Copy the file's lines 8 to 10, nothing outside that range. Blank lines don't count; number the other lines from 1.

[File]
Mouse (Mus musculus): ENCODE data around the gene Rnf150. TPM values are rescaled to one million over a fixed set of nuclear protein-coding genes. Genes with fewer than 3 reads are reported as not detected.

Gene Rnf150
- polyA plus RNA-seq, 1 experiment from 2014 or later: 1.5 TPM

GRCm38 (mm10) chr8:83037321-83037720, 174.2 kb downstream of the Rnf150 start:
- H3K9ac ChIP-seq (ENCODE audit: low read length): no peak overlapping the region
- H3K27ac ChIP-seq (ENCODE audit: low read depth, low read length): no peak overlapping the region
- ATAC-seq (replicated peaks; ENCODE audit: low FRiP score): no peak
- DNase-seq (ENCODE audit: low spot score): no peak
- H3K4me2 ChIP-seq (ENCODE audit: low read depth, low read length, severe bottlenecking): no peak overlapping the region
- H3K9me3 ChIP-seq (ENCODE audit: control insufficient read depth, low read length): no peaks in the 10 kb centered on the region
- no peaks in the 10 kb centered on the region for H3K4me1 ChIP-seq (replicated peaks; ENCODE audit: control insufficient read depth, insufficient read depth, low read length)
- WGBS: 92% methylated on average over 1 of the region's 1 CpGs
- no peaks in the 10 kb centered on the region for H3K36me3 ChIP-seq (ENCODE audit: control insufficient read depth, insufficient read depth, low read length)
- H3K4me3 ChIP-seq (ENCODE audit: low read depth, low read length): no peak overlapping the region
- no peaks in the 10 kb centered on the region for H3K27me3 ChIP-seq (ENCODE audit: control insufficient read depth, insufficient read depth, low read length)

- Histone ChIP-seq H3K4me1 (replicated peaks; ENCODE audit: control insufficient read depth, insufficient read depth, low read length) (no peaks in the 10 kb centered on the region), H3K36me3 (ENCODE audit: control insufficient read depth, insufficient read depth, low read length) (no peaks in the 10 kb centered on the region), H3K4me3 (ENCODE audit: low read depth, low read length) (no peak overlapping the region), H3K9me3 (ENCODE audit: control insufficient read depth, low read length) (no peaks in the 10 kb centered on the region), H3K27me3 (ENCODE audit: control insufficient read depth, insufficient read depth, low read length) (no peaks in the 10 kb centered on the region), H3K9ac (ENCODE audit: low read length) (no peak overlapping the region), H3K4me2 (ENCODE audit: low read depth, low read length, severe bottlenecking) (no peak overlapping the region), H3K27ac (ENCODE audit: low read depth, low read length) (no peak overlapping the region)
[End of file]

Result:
- DNase-seq (ENCODE audit: low spot score): no peak
- H3K4me2 ChIP-seq (ENCODE audit: low read depth, low read length, severe bottlenecking): no peak overlapping the region
- H3K9me3 ChIP-seq (ENCODE audit: control insufficient read depth, low read length): no peaks in the 10 kb centered on the region